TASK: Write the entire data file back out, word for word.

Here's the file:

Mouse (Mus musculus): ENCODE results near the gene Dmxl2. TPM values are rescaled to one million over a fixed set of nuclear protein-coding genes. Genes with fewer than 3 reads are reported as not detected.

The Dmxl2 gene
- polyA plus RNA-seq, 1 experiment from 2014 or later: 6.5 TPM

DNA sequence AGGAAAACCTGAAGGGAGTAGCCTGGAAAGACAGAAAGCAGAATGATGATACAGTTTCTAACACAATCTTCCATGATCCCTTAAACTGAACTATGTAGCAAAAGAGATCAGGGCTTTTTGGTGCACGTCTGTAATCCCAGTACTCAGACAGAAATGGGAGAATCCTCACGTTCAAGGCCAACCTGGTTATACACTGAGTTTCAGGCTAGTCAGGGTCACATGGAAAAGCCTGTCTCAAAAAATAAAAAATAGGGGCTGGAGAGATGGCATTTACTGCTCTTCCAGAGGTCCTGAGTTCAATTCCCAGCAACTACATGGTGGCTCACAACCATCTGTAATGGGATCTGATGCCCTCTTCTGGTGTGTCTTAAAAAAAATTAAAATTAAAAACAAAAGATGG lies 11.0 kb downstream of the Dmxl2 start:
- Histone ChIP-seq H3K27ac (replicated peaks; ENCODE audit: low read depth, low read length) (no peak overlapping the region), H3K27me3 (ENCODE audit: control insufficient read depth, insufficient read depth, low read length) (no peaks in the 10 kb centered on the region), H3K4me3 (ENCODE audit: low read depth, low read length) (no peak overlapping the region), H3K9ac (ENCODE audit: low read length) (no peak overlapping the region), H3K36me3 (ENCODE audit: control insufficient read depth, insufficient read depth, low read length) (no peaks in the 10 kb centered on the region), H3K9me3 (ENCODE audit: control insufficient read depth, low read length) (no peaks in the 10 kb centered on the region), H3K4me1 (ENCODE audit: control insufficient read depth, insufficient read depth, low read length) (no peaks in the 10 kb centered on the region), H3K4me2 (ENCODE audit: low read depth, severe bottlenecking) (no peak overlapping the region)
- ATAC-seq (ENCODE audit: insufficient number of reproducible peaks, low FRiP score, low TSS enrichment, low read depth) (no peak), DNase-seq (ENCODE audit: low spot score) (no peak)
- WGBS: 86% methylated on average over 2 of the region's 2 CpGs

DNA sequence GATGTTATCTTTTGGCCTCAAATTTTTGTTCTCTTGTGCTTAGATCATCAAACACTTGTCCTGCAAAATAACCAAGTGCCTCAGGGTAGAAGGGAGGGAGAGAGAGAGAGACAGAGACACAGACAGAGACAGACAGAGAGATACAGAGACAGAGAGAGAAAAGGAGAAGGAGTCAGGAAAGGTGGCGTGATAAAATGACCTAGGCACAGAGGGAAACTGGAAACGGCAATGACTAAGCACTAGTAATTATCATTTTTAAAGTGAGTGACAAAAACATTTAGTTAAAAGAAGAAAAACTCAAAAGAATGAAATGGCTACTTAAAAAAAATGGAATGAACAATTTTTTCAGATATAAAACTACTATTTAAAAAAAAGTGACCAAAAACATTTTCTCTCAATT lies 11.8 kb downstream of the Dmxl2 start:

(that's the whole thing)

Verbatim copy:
Mouse (Mus musculus): ENCODE results near the gene Dmxl2. TPM values are rescaled to one million over a fixed set of nuclear protein-coding genes. Genes with fewer than 3 reads are reported as not detected.

The Dmxl2 gene
- polyA plus RNA-seq, 1 experiment from 2014 or later: 6.5 TPM

DNA sequence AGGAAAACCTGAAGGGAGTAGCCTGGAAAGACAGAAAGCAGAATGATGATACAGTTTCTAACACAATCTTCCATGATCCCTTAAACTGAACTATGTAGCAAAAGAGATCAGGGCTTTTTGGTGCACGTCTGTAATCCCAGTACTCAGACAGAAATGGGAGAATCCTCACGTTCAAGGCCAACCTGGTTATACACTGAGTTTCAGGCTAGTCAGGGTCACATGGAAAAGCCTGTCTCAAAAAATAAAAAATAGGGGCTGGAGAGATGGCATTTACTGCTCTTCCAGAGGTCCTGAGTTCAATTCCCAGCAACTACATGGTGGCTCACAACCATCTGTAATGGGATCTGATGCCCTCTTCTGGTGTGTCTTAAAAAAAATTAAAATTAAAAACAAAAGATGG lies 11.0 kb downstream of the Dmxl2 start:
- Histone ChIP-seq H3K27ac (replicated peaks; ENCODE audit: low read depth, low read length) (no peak overlapping the region), H3K27me3 (ENCODE audit: control insufficient read depth, insufficient read depth, low read length) (no peaks in the 10 kb centered on the region), H3K4me3 (ENCODE audit: low read depth, low read length) (no peak overlapping the region), H3K9ac (ENCODE audit: low read length) (no peak overlapping the region), H3K36me3 (ENCODE audit: control insufficient read depth, insufficient read depth, low read length) (no peaks in the 10 kb centered on the region), H3K9me3 (ENCODE audit: control insufficient read depth, low read length) (no peaks in the 10 kb centered on the region), H3K4me1 (ENCODE audit: control insufficient read depth, insufficient read depth, low read length) (no peaks in the 10 kb centered on the region), H3K4me2 (ENCODE audit: low read depth, severe bottlenecking) (no peak overlapping the region)
- ATAC-seq (ENCODE audit: insufficient number of reproducible peaks, low FRiP score, low TSS enrichment, low read depth) (no peak), DNase-seq (ENCODE audit: low spot score) (no peak)
- WGBS: 86% methylated on average over 2 of the region's 2 CpGs

DNA sequence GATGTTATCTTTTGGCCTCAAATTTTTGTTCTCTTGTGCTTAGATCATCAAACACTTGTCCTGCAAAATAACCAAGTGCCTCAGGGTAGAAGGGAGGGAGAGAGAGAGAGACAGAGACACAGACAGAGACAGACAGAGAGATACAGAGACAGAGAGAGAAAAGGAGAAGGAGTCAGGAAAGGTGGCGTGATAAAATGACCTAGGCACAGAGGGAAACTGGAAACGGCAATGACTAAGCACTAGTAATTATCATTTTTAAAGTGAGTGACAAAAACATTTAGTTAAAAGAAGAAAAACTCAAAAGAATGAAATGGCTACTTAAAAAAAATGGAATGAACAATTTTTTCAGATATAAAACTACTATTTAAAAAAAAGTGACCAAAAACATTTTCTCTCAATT lies 11.8 kb downstream of the Dmxl2 start: